“Because he likes to conduct experiments. Like that Canis. We told you that we think it’s from the last remnants of the Wolf tribe. Last time I was captured, though, was because they found me in the City of the Fairies. I think I made Dubhlainn very nervous. He was going to put me to death.”
Because she knew that a Wolf had escaped with a Fairy Crystal.
He stared out through the bars. His mind still wanted to reject everything that was going on, but it was hard to ignore the fact that something had obviously changed about him. He was a Wolf. Or half Wolf. And… this was a different world.
“If he was going to put you to death for just possibly knowing about the Wolf and crystal, what’s he going to do to me? If I’m one of those Wolves…” He reached back and patted at his back suddenly realizing something was missing. “Kite, where’s my pack?!”
“I think the goblins took it. They –“ Her eyes widened and she pressed her hands against her mouth. “Oh my gosh! They’ve got the crystal.”
“What are the odds,” Milo asked, “that big, tall, and creepy didn’t find it?”
“He would have to know it’s in there to find it. I mean… I’m pretty sure, anyways.”
“Where did you hide it at, Landon?” Kite demanded.
“There’s a pocket in my backpack that I sewed together myself. It’s deep inside and where I keep my secret things. But I’m sure that if you really rip into the pack you could probably find it.”
“And adults always have that creepy way of finding things that kids try to hide,” Jasper said.
“That’s just because you don’t know how to hide things,” Milo said.
Somewhere down the tunnel there was a loud bang. Landon jumped and shuffled backwards away from the door. He could hear footsteps approaching. A face appeared in the tiny window. A stretched out pig face with large tusks. There was a jangle of keys and then a squeak of hinges as the door swung open. For a moment Landon considered pouncing the thing, but as soon as the door was open it brandished a spear and practically shoved it in his face.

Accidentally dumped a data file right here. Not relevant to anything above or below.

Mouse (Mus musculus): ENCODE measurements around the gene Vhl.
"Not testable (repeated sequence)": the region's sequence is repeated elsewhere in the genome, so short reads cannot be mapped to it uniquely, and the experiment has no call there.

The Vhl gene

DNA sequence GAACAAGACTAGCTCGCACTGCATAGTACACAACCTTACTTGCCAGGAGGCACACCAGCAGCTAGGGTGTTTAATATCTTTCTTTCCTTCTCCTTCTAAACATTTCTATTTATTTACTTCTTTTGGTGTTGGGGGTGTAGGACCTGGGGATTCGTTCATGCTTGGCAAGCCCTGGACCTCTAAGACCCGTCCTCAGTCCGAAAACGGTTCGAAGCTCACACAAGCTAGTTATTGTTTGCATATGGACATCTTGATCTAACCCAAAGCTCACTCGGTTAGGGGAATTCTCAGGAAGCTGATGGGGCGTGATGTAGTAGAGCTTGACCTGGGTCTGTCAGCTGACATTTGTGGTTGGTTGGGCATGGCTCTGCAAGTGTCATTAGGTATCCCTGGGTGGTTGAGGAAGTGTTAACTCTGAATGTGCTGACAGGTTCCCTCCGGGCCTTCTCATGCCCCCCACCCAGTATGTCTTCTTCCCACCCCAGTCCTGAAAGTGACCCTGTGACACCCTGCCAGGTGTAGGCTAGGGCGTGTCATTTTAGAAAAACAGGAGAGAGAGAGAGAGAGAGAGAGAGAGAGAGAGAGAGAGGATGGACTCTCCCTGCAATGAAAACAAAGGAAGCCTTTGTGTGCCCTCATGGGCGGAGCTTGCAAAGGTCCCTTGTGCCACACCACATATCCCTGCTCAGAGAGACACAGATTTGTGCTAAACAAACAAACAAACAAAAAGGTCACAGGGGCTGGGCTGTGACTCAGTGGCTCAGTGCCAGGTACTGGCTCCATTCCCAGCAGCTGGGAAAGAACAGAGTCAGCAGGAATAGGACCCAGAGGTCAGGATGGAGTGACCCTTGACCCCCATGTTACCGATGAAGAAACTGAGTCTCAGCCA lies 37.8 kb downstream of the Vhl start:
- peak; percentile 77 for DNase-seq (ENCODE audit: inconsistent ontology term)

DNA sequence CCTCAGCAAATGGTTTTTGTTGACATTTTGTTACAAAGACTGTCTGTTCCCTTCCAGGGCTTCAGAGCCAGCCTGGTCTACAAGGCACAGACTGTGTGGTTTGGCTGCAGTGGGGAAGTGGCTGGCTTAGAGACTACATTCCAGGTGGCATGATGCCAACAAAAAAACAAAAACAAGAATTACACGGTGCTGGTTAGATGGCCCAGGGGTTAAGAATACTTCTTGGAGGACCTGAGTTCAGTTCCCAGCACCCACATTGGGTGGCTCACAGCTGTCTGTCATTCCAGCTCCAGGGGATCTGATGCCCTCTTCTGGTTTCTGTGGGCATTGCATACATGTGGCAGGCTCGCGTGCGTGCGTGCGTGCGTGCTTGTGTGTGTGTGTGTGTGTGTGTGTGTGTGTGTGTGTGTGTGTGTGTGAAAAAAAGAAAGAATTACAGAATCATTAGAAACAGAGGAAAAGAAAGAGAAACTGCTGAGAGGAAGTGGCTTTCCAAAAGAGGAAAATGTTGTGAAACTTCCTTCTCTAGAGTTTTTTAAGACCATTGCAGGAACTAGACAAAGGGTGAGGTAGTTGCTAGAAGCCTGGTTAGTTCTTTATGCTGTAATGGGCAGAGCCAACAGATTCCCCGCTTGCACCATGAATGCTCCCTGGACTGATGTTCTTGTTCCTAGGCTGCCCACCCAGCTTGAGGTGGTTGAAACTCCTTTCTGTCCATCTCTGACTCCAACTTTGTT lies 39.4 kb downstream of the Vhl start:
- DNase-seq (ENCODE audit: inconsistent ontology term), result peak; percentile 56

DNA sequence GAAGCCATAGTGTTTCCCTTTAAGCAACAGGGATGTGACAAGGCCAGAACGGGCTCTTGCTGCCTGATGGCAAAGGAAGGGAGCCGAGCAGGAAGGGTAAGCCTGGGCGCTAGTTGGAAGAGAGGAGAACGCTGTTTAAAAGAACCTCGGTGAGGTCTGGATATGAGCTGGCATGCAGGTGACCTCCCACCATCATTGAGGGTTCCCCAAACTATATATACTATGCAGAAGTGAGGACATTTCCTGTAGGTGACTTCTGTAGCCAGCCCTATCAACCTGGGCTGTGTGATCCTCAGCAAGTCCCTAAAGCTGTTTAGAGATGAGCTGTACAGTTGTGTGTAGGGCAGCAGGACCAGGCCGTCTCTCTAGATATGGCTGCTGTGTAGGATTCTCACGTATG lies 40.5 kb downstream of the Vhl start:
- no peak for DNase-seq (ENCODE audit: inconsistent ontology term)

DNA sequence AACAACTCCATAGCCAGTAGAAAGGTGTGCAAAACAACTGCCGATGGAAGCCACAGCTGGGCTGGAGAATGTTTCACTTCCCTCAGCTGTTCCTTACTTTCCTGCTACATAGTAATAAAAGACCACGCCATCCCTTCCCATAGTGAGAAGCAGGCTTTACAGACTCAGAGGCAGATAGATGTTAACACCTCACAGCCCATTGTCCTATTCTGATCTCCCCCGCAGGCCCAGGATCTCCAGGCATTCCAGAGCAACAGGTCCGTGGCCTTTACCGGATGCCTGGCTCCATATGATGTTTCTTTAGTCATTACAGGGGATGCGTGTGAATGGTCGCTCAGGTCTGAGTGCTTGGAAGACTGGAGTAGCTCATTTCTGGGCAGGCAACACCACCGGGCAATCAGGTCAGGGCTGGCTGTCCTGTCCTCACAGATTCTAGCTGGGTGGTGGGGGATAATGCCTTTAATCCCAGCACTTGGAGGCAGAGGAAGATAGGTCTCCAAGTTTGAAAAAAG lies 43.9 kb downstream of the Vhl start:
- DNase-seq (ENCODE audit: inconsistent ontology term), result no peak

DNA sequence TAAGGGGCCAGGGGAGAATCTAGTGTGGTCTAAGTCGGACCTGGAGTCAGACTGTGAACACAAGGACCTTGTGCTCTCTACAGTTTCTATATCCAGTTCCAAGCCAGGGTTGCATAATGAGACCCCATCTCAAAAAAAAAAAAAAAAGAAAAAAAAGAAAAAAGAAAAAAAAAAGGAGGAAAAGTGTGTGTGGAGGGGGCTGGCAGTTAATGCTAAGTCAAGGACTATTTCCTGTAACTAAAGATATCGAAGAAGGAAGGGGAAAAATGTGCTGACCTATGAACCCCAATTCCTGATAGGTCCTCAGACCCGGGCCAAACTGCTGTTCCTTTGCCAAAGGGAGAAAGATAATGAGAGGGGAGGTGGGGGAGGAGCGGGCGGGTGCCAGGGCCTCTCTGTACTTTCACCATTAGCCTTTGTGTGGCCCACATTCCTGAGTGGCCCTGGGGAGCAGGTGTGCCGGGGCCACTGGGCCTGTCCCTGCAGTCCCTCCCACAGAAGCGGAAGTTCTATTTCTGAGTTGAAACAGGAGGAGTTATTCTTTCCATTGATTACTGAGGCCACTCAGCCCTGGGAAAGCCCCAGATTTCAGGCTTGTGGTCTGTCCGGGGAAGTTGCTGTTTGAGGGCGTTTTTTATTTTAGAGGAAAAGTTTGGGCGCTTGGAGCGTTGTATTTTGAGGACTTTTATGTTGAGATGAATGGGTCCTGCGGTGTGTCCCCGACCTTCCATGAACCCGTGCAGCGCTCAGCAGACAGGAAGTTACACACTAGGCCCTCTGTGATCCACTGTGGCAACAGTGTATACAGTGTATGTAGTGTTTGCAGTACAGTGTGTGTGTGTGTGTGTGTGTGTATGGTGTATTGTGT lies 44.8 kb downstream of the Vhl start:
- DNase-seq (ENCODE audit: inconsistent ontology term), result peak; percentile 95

“Try any funny business, doggy,” the thing grunted with a raspy voice that squeaked on high notes, “and I’ll stick you.”
Two goblins rushed around that one and grabbed him along with Kite, Milo, and Jasper. Their arms and ankles were shackled with iron chains. A single chain passed through the shackles at their feet so that they were all connected together. Landon took the lead with Kite behind him. They were marched out single file. The first goblin lead them down the hallway and the two other goblins followed beside them, their spears pointed at them menacingly.
Landon’s eyes flicked around taking in their surroundings as they were lead down the hall and beyond through a door that just lead into another similar hall. It looked as if they were in some dungeon of some sort. Doors similar to the one they’d been behind lined the walls. Now and again Landon could make out voices and a few sobs. He felt a lump of fear starting to rise back into his throat and suddenly he wasn’t feeling so brave again. He wished he was home.
They ascended a spiral step of stairs that seemed to crawl ever upwards. Behind him he heard Kite whisper. “This was once the castle of the most powerful wizards. I hear it used to be beautiful and connected to a thriving city.”
He resisted the urge to tell Kite that he really didn’t care. His thoughts were too busy swirling with thoughts of survival and escape. If she really wanted to offer up some information how about which way to the exit?